UWMH focuses on Research and Innovation activities undertaken within the framework of National and European Research and Development projects and find their way into practice through the provision of consultancy services



    DURATION: 01.09.2015 to 31.08.2018

    BUDGET: 275,281.00€/ 4,170,008.38

    FUNDING: H2020 WATER First application and market replication, Innovation Action.



    SUBSOL: BRINGING COASTAL SUBSURFACE WATER SOLUTIONS TO THE MARKET, was a three year H2020 Innovation Action project funded by WATER First application and market replication topic. SUBSOL targeted a market breakthrough of SWS as robust answers to freshwater resources challenges in coastal areas, by demonstration, market replication, standardization and commercialisation.

    The route to market included business cases, market scans and capacity building in selected regions in Europe (Mediterranean, North-western Europe) and worldwide (USA, Brazil, China, Vietnam). Coastal areas are the most productive and economically dominant regions of the world. The high-water demand in these regions, however, puts tremendous pressure on their freshwater resources and ecosystems. This leads to problems like seasonal water shortage, saltwater intrusion, and disappearance of wetlands.

    Building on national, regional, and European research and innovation programs, in the past five years, a set of innovative, practical concepts have been developed for protection, enlargement and utilization of freshwater resources in coastal areas. These subsurface water solutions (SWS) combine innovations in water well design and configuration, allowing for advanced groundwater management, and maximum control over freshwater resources. SWS have been successfully piloted by public-private partnerships. These full-scale pilots have demonstrated SWS capacity to support sustainable freshwater supply in coastal areas, energy reduction, food production, and financial savings.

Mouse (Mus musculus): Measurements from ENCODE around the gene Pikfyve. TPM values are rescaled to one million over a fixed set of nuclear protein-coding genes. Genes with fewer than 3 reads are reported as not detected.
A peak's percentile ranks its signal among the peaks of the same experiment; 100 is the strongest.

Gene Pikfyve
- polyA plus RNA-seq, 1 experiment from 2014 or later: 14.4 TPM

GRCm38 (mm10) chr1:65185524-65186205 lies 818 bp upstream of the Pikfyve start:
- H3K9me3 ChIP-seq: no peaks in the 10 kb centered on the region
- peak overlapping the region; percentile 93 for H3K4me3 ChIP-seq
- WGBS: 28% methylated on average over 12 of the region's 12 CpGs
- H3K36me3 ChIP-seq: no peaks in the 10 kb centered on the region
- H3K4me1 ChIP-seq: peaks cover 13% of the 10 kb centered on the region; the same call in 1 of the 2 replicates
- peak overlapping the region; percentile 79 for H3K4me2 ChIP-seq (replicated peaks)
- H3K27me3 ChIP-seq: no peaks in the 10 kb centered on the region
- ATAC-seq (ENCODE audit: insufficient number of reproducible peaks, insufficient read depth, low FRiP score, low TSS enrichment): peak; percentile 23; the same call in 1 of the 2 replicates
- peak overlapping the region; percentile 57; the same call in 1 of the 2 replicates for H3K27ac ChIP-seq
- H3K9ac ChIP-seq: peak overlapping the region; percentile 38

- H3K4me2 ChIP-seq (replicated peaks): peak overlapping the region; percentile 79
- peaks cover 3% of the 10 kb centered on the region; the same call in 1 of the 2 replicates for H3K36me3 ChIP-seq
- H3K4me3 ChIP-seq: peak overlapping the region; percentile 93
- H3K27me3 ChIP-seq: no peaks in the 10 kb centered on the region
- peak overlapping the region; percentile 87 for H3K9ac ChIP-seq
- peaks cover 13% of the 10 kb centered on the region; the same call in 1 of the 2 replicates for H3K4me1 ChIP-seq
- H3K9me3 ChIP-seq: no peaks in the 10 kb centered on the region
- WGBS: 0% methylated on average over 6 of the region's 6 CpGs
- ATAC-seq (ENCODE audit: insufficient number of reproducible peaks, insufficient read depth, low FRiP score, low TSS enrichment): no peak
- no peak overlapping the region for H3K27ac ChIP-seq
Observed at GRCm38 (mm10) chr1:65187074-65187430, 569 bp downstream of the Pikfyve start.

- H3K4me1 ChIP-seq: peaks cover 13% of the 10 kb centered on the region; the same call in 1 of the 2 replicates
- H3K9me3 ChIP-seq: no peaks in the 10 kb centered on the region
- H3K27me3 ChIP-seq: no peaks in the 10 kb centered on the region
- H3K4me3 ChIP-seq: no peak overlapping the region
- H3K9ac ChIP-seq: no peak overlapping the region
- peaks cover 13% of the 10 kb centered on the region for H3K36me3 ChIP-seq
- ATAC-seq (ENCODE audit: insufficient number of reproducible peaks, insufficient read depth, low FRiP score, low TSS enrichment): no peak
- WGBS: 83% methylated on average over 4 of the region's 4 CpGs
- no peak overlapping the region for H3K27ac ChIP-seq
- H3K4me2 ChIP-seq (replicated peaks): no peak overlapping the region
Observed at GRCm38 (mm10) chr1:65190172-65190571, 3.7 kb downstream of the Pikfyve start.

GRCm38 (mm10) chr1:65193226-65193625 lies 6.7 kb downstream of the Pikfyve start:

SUBSOL shared experiences and outcomes with stakeholder groups through an online platform, that was linked to existing networks, including EIP on Water. The SUBSOL consortium combined knowledge providers, technology SMEs, consultants, and end-users from across Europe. Our ambition was to introduce a new way of thinking in terms of water resources management, promoting the sustainable development of coastal areas worldwide. This aimed to stimulation of economic growth and creation of market opportunities and jobs for the European industry and SMEs.

    Schinias replication site

    The coastal site of the Schinias Natural Park is situated in the plain of Marathon, a typical Mediterranean environment that hosts important naturally occurring ecosystems (coastal wetlands, sand dunes and a pine forest), but also accommodates greenhouses, requiring high quality water. The multi-layer aquifer system consists of an upper unconsolidated formation of (mostly) fluvial sediments, surrounded and underlain by karstic marbles. Saltwater intrusion is a major issue in the upper aquifer housing the wetland/forest and agricultural activities, while the lower karstic aquifer has significant water flow that discharges directly to the sea.

    SWS are a novel approach combining management and technology to protect, enlarge and utilize fresh groundwater resources. It is distinguished by new well designs and configurations as well as new management features to precisely control the fresh groundwater resources. SWS are adaptable to changing environmental and socio-economic conditions.